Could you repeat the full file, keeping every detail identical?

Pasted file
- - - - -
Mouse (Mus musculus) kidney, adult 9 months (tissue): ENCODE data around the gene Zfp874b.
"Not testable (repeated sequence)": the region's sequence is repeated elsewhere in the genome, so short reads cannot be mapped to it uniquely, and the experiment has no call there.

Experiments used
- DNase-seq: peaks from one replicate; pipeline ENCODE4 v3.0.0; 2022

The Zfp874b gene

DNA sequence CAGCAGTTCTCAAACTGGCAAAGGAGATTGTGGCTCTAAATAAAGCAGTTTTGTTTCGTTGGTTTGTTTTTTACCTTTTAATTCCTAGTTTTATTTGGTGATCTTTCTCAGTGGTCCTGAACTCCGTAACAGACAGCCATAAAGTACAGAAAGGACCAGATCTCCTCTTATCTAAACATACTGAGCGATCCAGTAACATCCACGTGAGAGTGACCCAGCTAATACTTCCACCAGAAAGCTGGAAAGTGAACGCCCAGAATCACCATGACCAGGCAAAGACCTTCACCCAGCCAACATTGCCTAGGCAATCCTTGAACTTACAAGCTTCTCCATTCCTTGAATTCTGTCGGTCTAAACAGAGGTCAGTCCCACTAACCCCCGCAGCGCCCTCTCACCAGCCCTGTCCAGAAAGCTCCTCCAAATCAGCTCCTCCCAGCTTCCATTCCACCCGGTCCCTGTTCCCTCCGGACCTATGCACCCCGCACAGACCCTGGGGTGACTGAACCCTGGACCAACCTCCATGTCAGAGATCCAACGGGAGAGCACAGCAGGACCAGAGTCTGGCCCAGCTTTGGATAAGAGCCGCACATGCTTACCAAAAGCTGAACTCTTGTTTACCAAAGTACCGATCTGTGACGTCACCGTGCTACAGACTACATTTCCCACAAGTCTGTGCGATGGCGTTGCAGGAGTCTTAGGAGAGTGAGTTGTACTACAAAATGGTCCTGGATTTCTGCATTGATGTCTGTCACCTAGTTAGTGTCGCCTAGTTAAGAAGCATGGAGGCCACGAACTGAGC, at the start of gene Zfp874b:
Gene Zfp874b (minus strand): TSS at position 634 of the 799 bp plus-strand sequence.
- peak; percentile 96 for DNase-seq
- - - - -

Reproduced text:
Mouse (Mus musculus) kidney, adult 9 months (tissue): ENCODE data around the gene Zfp874b.
"Not testable (repeated sequence)": the region's sequence is repeated elsewhere in the genome, so short reads cannot be mapped to it uniquely, and the experiment has no call there.

Experiments used
- DNase-seq: peaks from one replicate; pipeline ENCODE4 v3.0.0; 2022

The Zfp874b gene

DNA sequence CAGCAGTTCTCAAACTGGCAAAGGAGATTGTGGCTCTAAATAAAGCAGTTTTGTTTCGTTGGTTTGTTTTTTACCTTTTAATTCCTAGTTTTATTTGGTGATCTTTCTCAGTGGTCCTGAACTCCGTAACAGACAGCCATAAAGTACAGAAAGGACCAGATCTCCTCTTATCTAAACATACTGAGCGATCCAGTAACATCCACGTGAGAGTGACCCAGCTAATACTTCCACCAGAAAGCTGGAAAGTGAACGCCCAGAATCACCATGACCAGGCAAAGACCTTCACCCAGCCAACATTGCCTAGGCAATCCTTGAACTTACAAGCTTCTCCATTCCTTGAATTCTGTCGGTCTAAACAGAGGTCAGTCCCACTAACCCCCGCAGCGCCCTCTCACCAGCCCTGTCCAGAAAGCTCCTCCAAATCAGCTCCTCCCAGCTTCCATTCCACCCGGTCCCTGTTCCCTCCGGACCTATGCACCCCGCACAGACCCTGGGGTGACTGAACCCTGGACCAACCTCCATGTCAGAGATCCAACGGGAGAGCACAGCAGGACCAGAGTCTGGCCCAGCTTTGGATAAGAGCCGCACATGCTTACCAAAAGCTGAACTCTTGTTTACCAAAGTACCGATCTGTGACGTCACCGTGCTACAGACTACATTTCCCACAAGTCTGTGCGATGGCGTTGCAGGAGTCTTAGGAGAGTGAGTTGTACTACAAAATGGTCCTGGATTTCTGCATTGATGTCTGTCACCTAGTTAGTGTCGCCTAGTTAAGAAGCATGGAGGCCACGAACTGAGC, at the start of gene Zfp874b:
Gene Zfp874b (minus strand): TSS at position 634 of the 799 bp plus-strand sequence.
- peak; percentile 96 for DNase-seq